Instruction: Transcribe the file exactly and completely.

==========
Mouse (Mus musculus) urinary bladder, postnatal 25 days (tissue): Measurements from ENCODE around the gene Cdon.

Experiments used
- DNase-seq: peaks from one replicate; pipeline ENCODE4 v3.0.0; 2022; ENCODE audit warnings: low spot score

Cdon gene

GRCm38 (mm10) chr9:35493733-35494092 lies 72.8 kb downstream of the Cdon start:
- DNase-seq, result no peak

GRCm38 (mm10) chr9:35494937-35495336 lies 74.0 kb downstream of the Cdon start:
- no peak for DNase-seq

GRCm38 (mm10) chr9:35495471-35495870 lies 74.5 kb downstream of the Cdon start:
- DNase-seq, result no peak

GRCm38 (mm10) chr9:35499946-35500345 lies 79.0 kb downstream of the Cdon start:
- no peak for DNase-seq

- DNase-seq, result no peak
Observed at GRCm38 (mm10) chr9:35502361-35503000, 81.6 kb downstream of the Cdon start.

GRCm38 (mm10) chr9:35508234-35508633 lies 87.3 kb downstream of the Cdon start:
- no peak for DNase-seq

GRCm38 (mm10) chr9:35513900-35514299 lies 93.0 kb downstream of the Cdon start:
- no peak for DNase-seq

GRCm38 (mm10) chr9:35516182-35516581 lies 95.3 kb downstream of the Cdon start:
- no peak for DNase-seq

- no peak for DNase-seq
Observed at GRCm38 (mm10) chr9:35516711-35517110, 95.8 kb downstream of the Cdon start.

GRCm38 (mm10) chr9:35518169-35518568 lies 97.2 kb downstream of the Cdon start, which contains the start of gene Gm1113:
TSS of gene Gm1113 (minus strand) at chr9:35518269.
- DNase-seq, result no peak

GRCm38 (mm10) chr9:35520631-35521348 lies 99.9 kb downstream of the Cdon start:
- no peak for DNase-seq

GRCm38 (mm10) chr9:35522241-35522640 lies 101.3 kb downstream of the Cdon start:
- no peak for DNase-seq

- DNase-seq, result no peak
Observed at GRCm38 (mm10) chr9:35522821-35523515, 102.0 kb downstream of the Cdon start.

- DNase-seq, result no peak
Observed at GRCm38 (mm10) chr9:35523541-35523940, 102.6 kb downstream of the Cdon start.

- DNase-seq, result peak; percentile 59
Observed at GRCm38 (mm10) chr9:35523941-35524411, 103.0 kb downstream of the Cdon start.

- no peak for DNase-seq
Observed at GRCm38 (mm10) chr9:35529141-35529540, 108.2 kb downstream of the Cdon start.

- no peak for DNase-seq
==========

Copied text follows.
Mouse (Mus musculus) urinary bladder, postnatal 25 days (tissue): Measurements from ENCODE around the gene Cdon.

Experiments used
- DNase-seq: peaks from one replicate; pipeline ENCODE4 v3.0.0; 2022; ENCODE audit warnings: low spot score

Cdon gene

GRCm38 (mm10) chr9:35493733-35494092 lies 72.8 kb downstream of the Cdon start:
- DNase-seq, result no peak

GRCm38 (mm10) chr9:35494937-35495336 lies 74.0 kb downstream of the Cdon start:
- no peak for DNase-seq

GRCm38 (mm10) chr9:35495471-35495870 lies 74.5 kb downstream of the Cdon start:
- DNase-seq, result no peak

GRCm38 (mm10) chr9:35499946-35500345 lies 79.0 kb downstream of the Cdon start:
- no peak for DNase-seq

- DNase-seq, result no peak
Observed at GRCm38 (mm10) chr9:35502361-35503000, 81.6 kb downstream of the Cdon start.

GRCm38 (mm10) chr9:35508234-35508633 lies 87.3 kb downstream of the Cdon start:
- no peak for DNase-seq

GRCm38 (mm10) chr9:35513900-35514299 lies 93.0 kb downstream of the Cdon start:
- no peak for DNase-seq

GRCm38 (mm10) chr9:35516182-35516581 lies 95.3 kb downstream of the Cdon start:
- no peak for DNase-seq

- no peak for DNase-seq
Observed at GRCm38 (mm10) chr9:35516711-35517110, 95.8 kb downstream of the Cdon start.

GRCm38 (mm10) chr9:35518169-35518568 lies 97.2 kb downstream of the Cdon start, which contains the start of gene Gm1113:
TSS of gene Gm1113 (minus strand) at chr9:35518269.
- DNase-seq, result no peak

GRCm38 (mm10) chr9:35520631-35521348 lies 99.9 kb downstream of the Cdon start:
- no peak for DNase-seq

GRCm38 (mm10) chr9:35522241-35522640 lies 101.3 kb downstream of the Cdon start:
- no peak for DNase-seq

- DNase-seq, result no peak
Observed at GRCm38 (mm10) chr9:35522821-35523515, 102.0 kb downstream of the Cdon start.

- DNase-seq, result no peak
Observed at GRCm38 (mm10) chr9:35523541-35523940, 102.6 kb downstream of the Cdon start.

- DNase-seq, result peak; percentile 59
Observed at GRCm38 (mm10) chr9:35523941-35524411, 103.0 kb downstream of the Cdon start.

- no peak for DNase-seq
Observed at GRCm38 (mm10) chr9:35529141-35529540, 108.2 kb downstream of the Cdon start.

- no peak for DNase-seq